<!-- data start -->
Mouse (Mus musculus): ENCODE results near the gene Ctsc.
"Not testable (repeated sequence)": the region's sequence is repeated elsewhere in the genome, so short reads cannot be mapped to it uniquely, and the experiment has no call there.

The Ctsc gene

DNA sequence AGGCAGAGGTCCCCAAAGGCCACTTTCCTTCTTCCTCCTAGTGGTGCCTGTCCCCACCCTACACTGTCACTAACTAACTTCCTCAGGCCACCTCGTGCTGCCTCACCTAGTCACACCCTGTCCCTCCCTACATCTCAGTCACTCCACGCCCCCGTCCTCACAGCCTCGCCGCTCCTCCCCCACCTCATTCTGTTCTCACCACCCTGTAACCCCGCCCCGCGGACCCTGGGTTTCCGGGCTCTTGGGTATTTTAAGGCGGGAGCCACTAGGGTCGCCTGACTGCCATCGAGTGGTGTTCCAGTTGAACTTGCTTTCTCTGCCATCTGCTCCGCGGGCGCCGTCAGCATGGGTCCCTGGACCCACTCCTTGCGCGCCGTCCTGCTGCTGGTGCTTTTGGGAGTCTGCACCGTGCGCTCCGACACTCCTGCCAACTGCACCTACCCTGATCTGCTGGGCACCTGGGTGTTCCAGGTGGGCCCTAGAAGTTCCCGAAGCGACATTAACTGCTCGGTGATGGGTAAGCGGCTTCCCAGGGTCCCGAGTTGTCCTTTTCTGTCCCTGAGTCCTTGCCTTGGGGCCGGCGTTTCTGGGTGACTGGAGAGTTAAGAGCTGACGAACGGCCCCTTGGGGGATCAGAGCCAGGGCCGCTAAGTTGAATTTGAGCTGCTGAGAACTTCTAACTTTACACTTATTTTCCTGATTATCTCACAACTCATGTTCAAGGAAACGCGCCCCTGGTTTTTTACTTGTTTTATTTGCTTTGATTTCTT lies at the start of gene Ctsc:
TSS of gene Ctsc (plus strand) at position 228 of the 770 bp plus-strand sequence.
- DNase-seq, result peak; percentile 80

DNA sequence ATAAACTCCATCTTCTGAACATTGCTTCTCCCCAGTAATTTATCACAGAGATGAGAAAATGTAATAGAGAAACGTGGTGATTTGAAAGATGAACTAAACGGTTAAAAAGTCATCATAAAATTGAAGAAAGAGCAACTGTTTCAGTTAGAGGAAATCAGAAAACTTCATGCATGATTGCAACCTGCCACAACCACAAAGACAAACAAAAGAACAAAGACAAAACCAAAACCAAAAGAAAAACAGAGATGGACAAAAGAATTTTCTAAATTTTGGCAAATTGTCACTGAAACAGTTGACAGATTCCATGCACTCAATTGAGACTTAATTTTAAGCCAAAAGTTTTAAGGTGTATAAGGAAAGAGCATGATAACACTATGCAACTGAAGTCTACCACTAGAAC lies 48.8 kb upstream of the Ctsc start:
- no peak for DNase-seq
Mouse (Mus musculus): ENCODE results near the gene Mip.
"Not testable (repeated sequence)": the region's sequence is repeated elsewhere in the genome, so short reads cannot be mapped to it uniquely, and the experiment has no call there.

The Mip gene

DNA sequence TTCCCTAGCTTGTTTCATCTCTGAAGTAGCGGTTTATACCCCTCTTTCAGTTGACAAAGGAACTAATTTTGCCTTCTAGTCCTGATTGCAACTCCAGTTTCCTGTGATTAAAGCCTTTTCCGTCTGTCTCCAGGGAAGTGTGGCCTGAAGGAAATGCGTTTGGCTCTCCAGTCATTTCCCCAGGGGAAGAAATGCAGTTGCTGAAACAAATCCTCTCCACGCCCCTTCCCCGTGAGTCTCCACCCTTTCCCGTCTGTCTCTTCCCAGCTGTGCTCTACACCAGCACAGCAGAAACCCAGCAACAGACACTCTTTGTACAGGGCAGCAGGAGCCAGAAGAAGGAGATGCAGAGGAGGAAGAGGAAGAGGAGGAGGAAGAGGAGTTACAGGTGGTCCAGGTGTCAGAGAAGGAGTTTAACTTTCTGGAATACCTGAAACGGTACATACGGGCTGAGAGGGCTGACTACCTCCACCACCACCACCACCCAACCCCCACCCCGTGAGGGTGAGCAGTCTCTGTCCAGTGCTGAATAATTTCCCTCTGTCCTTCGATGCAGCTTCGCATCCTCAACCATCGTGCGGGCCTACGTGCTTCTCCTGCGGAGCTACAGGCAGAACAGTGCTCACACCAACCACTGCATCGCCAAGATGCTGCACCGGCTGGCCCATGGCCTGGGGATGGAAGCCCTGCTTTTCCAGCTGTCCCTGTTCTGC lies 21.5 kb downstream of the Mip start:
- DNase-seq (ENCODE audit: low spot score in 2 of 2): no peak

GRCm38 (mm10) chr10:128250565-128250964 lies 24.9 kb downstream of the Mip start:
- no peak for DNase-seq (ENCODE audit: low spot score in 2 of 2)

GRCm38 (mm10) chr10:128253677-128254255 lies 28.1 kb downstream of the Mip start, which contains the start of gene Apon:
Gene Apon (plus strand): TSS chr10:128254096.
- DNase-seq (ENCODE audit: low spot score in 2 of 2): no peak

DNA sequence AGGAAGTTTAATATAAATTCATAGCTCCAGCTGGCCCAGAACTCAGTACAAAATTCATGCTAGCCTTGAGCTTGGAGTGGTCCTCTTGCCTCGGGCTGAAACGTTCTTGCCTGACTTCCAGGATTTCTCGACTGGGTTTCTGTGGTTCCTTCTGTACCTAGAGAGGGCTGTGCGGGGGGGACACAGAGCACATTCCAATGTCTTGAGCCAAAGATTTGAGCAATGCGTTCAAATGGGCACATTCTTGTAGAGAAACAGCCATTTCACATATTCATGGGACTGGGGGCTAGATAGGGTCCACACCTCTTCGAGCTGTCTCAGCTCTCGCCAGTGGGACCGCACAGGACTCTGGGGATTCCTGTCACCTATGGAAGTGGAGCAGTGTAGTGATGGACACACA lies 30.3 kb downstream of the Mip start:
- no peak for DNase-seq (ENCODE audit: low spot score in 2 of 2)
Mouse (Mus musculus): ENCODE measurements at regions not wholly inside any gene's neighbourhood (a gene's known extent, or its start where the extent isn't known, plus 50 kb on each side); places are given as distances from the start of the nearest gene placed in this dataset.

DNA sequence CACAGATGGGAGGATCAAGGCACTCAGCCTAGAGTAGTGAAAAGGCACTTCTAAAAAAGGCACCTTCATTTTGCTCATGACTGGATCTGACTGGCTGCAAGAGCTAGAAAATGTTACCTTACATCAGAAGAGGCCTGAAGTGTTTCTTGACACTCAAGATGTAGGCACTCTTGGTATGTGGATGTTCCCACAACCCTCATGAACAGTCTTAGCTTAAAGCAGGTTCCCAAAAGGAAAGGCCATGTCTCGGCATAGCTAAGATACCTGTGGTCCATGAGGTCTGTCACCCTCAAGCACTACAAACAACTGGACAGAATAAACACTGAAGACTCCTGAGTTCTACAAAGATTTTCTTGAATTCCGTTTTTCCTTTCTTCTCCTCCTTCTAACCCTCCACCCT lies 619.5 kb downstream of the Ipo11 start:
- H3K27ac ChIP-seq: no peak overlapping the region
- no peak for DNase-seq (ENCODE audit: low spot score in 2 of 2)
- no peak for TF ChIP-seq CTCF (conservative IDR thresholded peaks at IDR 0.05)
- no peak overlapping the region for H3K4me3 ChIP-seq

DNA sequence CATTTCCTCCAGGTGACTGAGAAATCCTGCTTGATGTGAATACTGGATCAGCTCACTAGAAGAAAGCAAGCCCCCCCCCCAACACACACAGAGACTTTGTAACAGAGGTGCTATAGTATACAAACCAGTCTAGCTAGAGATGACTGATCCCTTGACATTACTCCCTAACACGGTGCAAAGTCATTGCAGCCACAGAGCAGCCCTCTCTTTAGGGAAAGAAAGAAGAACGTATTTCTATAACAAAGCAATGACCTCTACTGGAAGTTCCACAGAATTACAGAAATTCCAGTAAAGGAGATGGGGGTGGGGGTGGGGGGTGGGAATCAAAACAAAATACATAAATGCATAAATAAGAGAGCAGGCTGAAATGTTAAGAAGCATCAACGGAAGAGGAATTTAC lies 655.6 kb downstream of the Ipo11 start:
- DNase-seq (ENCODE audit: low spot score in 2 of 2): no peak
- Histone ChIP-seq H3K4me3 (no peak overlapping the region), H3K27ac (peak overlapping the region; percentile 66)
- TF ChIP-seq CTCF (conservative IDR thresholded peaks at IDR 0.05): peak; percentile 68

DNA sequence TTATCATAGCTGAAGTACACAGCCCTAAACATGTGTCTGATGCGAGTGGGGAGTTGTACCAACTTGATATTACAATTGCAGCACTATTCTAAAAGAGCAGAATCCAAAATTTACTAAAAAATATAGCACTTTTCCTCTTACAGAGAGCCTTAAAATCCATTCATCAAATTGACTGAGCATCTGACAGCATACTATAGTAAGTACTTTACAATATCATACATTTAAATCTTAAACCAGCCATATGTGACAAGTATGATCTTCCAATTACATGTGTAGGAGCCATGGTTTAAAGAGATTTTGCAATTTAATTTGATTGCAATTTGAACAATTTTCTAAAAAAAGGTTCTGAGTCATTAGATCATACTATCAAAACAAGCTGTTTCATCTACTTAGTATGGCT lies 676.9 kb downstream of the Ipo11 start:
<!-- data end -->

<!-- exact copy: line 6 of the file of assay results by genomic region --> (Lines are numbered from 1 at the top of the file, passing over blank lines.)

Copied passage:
- DNase-seq, result peak; percentile 80